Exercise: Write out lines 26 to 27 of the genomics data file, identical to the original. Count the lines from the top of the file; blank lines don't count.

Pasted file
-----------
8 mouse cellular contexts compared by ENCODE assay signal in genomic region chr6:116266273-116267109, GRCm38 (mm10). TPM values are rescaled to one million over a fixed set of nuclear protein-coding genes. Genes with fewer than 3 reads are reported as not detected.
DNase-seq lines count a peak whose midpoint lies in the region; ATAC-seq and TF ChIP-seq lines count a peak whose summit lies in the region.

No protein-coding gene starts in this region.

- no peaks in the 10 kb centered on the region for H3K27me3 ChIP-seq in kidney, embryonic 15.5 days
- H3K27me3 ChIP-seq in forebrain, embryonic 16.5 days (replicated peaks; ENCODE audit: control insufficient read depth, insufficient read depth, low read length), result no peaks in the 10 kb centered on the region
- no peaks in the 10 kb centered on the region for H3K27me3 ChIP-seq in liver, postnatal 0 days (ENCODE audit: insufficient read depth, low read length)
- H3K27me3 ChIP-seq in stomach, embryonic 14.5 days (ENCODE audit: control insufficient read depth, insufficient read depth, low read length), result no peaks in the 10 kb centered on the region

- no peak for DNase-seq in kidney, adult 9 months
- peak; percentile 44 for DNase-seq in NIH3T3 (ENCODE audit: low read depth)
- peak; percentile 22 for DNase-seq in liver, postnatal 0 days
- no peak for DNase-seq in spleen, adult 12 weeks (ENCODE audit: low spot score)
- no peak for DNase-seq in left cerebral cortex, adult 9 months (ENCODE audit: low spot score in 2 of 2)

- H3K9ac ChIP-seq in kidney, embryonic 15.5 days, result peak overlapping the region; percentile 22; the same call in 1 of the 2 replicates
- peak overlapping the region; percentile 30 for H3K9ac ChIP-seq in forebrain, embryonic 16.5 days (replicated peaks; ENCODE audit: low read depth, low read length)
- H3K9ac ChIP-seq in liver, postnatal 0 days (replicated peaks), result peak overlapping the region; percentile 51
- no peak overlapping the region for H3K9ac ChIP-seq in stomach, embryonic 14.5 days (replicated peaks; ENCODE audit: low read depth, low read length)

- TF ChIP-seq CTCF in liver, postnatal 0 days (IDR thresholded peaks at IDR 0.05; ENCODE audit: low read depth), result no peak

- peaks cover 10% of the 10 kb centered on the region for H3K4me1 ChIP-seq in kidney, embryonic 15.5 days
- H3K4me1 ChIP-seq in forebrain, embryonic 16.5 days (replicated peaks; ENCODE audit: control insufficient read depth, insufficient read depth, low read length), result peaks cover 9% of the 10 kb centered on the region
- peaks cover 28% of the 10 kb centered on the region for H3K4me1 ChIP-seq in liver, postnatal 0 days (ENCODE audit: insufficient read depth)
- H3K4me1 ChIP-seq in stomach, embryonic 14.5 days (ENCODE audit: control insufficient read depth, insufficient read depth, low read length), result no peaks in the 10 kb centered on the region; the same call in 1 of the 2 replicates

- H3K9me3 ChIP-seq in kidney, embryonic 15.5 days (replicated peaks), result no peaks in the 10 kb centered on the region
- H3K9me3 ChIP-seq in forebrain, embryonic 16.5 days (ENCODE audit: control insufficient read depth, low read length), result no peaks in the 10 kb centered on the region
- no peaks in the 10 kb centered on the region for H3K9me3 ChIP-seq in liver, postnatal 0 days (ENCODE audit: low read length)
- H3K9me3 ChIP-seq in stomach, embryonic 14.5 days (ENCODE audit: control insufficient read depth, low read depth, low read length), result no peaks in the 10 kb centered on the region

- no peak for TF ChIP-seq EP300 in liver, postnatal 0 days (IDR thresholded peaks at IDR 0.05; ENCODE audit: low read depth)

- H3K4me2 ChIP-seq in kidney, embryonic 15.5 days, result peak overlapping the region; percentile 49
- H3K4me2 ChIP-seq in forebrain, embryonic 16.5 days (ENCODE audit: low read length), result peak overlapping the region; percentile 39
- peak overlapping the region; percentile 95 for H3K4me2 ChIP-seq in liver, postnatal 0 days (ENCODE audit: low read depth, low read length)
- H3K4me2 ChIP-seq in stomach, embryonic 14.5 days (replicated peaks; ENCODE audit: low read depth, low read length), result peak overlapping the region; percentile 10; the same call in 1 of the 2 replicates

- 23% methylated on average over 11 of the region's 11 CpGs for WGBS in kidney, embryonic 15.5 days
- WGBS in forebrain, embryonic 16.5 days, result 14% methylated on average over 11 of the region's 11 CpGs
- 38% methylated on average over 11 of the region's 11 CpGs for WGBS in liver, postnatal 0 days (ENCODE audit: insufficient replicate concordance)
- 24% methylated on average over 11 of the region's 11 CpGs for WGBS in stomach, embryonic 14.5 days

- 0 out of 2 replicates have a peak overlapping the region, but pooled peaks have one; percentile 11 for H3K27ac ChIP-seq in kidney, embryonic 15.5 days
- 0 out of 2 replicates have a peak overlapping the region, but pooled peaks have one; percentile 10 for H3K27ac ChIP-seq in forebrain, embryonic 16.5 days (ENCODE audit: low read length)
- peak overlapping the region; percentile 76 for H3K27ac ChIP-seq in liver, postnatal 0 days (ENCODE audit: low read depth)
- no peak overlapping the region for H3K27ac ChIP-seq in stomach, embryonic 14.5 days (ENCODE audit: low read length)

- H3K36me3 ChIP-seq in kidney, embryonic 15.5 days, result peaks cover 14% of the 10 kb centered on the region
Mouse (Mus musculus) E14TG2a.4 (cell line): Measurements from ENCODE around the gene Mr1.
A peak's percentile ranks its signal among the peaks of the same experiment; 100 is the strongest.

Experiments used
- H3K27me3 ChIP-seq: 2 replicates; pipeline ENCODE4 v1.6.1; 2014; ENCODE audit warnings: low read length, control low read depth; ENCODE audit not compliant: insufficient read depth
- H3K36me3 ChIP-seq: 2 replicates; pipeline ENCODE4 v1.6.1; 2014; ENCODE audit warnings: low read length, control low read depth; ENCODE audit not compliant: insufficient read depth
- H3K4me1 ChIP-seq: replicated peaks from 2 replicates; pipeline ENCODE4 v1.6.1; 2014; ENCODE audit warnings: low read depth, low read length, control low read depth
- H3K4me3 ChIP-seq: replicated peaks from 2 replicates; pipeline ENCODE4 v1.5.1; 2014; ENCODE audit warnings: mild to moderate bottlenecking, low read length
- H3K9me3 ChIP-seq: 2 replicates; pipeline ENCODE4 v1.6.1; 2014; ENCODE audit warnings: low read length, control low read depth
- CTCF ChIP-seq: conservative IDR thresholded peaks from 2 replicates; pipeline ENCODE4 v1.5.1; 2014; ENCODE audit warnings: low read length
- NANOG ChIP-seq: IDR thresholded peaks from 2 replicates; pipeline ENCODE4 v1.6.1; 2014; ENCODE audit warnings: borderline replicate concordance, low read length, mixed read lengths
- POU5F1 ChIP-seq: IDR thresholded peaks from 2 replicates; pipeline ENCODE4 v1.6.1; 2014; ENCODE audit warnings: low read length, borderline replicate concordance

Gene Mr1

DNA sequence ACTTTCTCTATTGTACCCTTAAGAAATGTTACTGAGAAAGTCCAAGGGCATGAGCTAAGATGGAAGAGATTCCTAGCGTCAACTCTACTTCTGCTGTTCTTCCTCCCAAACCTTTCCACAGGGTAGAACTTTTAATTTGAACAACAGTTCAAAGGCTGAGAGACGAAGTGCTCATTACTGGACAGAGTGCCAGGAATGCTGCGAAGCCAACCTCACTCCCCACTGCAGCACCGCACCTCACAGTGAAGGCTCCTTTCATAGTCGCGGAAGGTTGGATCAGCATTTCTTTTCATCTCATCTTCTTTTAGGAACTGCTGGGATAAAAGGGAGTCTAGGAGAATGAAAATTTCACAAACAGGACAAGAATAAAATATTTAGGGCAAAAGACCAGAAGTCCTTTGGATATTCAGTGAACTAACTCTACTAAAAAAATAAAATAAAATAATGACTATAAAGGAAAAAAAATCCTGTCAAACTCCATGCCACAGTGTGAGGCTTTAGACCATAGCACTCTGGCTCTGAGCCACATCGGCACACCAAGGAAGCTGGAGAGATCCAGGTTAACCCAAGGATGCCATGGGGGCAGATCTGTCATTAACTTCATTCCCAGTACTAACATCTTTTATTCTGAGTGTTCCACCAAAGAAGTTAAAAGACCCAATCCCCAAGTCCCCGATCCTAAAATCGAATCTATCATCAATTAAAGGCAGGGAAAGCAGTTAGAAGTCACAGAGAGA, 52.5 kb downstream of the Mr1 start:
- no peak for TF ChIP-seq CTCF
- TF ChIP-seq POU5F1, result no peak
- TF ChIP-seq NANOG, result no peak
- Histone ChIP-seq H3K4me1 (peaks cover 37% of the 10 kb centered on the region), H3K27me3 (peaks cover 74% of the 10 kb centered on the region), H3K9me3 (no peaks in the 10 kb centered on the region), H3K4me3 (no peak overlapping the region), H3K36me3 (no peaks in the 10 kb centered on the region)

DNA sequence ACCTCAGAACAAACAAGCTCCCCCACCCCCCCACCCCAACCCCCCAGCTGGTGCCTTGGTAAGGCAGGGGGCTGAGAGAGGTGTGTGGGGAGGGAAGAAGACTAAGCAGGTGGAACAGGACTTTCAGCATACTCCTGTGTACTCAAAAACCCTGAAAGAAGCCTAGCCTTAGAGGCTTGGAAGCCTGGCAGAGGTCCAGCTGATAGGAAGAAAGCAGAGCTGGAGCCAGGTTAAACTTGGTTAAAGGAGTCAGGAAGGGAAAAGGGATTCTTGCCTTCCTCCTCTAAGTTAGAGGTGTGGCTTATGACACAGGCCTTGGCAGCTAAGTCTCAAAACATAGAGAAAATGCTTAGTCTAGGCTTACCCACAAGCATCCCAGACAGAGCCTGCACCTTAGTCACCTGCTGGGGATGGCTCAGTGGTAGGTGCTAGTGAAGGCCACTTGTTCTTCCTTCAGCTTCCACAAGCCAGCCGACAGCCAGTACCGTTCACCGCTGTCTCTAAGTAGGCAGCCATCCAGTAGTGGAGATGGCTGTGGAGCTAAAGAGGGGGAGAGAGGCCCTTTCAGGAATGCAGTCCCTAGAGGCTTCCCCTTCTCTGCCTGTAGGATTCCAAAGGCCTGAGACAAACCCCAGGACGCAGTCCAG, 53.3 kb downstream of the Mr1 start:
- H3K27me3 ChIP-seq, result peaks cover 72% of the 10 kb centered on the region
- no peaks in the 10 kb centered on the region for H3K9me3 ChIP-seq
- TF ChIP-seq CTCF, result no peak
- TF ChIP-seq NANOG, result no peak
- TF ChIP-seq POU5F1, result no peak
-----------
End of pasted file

- no peak for TF ChIP-seq EP300 in liver, postnatal 0 days (IDR thresholded peaks at IDR 0.05; ENCODE audit: low read depth)

- H3K4me2 ChIP-seq in kidney, embryonic 15.5 days, result peak overlapping the region; percentile 49